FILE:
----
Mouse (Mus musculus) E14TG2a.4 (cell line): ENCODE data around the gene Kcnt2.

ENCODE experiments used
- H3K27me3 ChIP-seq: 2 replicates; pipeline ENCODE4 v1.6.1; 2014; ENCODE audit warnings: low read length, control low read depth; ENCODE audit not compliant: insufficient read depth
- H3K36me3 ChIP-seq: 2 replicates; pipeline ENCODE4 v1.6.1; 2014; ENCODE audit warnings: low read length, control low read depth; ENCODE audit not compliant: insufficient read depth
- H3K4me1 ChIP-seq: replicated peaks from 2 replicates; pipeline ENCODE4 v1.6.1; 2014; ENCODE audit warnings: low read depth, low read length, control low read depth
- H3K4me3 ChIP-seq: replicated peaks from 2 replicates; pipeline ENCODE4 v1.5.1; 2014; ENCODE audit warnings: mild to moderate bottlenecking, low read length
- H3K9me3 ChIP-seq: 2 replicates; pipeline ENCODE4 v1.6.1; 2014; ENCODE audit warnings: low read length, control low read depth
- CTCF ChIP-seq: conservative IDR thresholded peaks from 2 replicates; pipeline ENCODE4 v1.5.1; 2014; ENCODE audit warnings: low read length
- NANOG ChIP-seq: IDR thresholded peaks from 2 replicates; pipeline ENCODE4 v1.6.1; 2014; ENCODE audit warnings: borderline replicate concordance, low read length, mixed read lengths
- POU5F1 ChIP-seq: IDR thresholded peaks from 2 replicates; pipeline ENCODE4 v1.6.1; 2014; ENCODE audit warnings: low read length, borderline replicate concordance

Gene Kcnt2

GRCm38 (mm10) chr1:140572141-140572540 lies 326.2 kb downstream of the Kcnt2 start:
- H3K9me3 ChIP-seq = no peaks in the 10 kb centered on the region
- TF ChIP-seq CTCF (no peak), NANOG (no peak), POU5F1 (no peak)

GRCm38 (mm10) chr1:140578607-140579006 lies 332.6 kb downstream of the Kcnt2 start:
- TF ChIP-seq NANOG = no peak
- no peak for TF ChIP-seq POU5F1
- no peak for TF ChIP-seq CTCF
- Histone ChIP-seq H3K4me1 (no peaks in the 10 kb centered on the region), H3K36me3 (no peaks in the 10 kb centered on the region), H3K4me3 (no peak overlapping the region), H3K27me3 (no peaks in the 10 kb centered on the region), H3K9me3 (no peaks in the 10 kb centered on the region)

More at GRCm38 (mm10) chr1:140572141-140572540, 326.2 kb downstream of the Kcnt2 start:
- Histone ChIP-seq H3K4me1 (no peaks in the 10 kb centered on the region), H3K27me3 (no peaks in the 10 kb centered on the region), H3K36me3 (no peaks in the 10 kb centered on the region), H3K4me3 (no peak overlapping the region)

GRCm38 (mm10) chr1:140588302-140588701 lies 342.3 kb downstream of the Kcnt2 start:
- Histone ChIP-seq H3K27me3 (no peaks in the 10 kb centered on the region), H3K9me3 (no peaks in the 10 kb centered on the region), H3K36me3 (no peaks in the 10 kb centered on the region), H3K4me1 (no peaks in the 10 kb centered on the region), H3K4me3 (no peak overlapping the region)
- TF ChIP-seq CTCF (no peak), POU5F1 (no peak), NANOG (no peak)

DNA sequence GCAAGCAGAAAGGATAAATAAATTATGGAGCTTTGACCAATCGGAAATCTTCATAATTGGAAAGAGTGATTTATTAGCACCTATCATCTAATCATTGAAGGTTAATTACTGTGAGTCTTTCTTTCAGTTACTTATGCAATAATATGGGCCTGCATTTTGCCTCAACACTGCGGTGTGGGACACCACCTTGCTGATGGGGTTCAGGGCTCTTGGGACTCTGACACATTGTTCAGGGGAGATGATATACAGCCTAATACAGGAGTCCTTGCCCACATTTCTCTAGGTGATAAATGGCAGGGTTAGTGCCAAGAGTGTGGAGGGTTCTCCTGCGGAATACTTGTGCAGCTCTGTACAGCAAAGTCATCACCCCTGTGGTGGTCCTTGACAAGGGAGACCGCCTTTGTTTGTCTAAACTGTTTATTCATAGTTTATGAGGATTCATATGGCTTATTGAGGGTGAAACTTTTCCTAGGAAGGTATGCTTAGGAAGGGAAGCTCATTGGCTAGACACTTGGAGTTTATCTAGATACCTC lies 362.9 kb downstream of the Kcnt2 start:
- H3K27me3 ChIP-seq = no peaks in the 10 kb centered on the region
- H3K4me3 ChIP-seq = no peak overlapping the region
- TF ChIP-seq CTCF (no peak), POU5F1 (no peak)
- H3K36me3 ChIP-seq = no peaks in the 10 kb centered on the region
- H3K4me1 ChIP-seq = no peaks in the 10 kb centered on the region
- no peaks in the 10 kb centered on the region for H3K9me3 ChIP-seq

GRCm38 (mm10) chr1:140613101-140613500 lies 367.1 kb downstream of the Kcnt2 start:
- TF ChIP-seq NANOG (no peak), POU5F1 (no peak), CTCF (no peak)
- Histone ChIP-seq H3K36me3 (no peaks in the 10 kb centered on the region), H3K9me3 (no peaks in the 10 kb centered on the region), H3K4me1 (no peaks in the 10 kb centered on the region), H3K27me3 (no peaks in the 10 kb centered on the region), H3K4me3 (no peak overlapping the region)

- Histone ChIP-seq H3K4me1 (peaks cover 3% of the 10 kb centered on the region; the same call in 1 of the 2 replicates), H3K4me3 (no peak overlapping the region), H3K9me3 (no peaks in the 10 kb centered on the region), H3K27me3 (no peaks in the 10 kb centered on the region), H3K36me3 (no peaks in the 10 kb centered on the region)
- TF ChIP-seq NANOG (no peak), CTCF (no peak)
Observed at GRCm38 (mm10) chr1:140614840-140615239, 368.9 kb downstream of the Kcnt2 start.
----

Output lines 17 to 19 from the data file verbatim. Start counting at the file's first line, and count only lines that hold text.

- no peak for TF ChIP-seq POU5F1
- no peak for TF ChIP-seq CTCF
- Histone ChIP-seq H3K4me1 (no peaks in the 10 kb centered on the region), H3K36me3 (no peaks in the 10 kb centered on the region), H3K4me3 (no peak overlapping the region), H3K27me3 (no peaks in the 10 kb centered on the region), H3K9me3 (no peaks in the 10 kb centered on the region)